June is National Safety Month, sponsored by the National Safety Council. This annual event seeks to bring attention to leading causes of injuries and fatalities at home, at work and on our roadways and what can be done to prevent them.
To recognize the month, it’s a good time to consider the question: How safe are you and your family? If you aren’t sure, read on for steps you can take to help keep yourself and your family safe.
Trip, slips and falls are major sources of injuries, especially for older adults, so check your home’s interior and exterior for tripping perils like clutter on floors, puddles on driveways and exposed tree roots. Also, check that stairs are well-lit and handrails are in good working order.
Some other steps to take to promote a safe living environment include:
- Checking smoke alarms and carbon monoxide detectors to make sure batteries are in good working order.
- Making sure fire extinguishers are operational and that you know how to use them.
- Keeping medicines, cleaning solvents and other potentially lethal products stored where children cannot reach them.
- Supervising children around swimming pools, bathtubs and other bodies of water.
- Putting a family safety plan in place that includes evacuation route instructions in case of fire or other disasters and includes emergency phone numbers for police, fire, poison control and local hospitals and healthcare providers.
On the Road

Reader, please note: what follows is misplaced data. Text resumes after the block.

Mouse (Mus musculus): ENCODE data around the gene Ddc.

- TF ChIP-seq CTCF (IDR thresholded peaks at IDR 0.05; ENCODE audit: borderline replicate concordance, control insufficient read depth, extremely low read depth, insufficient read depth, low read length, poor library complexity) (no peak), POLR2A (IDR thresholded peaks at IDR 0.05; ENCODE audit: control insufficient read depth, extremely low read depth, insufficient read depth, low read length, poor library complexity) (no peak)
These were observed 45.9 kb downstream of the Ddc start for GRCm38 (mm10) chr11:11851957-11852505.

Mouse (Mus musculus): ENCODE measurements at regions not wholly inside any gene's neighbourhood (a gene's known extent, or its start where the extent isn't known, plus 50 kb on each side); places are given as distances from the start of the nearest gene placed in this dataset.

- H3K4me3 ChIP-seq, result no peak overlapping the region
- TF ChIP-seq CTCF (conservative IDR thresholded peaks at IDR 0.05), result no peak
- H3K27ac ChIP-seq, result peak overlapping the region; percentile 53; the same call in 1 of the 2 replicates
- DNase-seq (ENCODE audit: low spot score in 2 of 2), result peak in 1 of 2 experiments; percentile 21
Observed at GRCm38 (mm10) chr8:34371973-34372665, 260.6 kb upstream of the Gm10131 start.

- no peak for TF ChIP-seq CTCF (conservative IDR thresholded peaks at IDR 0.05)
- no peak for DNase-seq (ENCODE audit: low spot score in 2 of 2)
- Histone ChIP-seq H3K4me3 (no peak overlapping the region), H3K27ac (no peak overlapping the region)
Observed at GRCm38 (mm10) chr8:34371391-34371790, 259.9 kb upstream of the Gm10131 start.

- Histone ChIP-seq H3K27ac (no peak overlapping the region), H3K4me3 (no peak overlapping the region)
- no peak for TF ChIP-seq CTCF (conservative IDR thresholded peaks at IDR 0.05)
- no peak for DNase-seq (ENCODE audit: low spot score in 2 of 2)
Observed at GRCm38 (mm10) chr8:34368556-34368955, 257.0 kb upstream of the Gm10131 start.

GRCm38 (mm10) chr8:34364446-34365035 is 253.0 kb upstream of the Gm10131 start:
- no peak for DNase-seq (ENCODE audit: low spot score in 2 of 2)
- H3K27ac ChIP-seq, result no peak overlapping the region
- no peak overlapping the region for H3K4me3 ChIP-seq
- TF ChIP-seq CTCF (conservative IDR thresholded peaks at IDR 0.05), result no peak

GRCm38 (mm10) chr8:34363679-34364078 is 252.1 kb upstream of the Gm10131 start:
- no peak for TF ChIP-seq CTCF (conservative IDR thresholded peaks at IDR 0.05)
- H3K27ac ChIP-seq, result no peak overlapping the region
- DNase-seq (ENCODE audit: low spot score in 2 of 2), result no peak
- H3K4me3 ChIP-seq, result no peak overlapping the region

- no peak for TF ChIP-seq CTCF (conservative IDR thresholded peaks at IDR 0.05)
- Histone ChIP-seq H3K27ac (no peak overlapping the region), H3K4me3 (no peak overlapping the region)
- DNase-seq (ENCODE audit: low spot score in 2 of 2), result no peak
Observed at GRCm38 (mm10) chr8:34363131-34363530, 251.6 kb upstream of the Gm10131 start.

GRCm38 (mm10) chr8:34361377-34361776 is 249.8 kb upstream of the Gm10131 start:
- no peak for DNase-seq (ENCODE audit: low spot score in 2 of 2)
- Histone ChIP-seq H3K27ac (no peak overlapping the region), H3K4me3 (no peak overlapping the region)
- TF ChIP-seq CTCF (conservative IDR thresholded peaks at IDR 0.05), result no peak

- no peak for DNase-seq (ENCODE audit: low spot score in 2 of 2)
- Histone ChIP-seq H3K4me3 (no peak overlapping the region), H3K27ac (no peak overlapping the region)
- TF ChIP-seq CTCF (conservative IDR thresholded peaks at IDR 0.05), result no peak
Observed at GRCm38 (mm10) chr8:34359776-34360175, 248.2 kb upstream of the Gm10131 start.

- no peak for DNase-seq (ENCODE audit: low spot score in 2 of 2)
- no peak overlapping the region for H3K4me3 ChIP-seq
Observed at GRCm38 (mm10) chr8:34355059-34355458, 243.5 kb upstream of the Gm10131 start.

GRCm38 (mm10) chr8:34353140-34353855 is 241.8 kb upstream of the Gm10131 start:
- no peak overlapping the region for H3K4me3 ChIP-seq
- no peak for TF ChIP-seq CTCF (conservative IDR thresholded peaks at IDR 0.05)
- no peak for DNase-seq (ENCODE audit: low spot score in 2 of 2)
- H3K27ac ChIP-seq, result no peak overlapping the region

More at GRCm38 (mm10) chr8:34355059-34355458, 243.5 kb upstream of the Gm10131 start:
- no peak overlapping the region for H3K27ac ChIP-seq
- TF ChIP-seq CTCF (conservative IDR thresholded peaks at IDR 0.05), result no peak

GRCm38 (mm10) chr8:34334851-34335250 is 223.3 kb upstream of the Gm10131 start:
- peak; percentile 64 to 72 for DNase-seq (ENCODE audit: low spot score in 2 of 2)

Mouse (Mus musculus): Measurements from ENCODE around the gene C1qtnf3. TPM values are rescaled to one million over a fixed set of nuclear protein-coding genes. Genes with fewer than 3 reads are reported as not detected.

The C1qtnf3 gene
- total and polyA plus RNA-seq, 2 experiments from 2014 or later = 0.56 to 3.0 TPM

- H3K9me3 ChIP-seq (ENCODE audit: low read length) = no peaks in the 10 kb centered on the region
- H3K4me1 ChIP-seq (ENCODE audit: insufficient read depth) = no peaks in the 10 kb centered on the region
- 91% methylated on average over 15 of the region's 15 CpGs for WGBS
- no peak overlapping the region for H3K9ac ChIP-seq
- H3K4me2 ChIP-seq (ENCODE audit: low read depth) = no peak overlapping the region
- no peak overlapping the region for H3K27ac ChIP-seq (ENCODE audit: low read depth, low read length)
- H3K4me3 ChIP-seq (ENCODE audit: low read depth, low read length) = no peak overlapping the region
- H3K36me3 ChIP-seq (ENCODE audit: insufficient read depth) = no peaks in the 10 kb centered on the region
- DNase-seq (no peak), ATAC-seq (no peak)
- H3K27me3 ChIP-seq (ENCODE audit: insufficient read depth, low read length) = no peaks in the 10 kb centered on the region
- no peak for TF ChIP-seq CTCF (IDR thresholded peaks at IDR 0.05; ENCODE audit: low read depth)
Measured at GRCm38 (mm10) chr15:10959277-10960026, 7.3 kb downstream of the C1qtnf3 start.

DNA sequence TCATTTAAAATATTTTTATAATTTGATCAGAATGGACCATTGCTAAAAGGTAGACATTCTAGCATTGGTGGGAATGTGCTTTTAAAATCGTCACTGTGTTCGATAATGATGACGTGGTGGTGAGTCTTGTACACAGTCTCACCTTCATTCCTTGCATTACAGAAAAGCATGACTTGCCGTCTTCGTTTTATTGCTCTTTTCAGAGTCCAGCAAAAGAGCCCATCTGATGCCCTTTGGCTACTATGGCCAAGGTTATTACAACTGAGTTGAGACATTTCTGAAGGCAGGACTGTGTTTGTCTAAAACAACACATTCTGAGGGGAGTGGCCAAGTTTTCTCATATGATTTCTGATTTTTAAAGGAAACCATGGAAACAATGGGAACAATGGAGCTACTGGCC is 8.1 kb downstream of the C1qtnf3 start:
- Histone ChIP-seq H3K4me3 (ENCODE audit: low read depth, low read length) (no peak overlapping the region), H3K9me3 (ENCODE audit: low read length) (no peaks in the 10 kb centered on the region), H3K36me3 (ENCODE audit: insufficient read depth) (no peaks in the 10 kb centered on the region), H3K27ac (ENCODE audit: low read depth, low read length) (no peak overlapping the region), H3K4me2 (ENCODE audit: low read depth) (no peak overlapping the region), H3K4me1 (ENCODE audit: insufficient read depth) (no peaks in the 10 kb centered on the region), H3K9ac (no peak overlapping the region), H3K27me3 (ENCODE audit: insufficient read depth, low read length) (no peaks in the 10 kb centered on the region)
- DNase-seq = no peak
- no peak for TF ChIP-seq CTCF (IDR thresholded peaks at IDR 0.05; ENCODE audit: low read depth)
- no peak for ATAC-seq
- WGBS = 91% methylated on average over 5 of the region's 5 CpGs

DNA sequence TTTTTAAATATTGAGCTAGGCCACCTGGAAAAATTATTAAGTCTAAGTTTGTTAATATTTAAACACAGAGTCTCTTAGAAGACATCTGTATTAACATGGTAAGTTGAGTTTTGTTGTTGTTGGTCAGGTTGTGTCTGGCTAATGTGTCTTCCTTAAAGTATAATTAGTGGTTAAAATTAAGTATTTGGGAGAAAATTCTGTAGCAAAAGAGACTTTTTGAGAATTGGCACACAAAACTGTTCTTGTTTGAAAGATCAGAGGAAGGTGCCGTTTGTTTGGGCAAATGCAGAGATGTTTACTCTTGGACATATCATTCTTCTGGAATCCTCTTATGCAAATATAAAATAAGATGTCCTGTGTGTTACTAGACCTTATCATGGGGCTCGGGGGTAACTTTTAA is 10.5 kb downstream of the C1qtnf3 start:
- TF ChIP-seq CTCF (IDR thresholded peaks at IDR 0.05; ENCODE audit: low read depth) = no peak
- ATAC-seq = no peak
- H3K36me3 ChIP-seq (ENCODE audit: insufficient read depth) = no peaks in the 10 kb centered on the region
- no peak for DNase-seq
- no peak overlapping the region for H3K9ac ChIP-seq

According to National Highway Traffic Safety Administration data, nearly one-third of roadway fatalities in the state in 2017 involved drunk driving. Steer well clear of vehicles near you on the roadway that display common signs that an impaired driver might be at the wheel, including swerving, running stop signs and lights, driving without headlights and slowing and speeding up for no reason. Don’t drink and drive, and talk to your kids about the dangers of impaired driving. Also, don’t text and drive, which is a major cause of car accidents. Always model safe driving behaviors to children and teens.
When driving, always insist that everyone in your car wears seatbelts and that infants and young children are restrained in car or booster seats in accordance with South Carolina law:
- Infants under two should be in rear-facing car seats in the back seat.
- Children at least two years old (or younger who have outgrown their rear-facing seat) should be restrained in a forward-facing car seat.
- Kids who are at least four years old (or who have outgrown their prior seat) should be in booster seats in the back seat until they fit into an adult seatbelt, which is generally at eight years of age or 57 inches tall.
In the Workplace
Stay safe at work by getting a good night’s sleep. Fatigued workers are more accident prone; and if you work around machinery or at heights, being tired can be especially dangerous. Falls in the workplace are preventable, but many people die or are injured by them every year. Just like you would at home, identify tripping hazards at work and fix them or make management aware of them. If you work from heights on ladders or scaffolding, ensure that equipment is properly set up before you use it. Also, be sure you are adequately trained if you are asked to perform what could be a dangerous job. If you aren’t, bring it to the attention of your supervisor.
By being aware of hazards around you and how to address them, you can help to keep yourself and your family safe during safety month and all year long.
Experienced Personal Injury Attorneys
If you’ve suffered an injury due to negligence, our knowledgeable attorneys at the Louthian Law Firm in Columbia are here to help you. Contact us today to schedule a free, no-obligation consultation.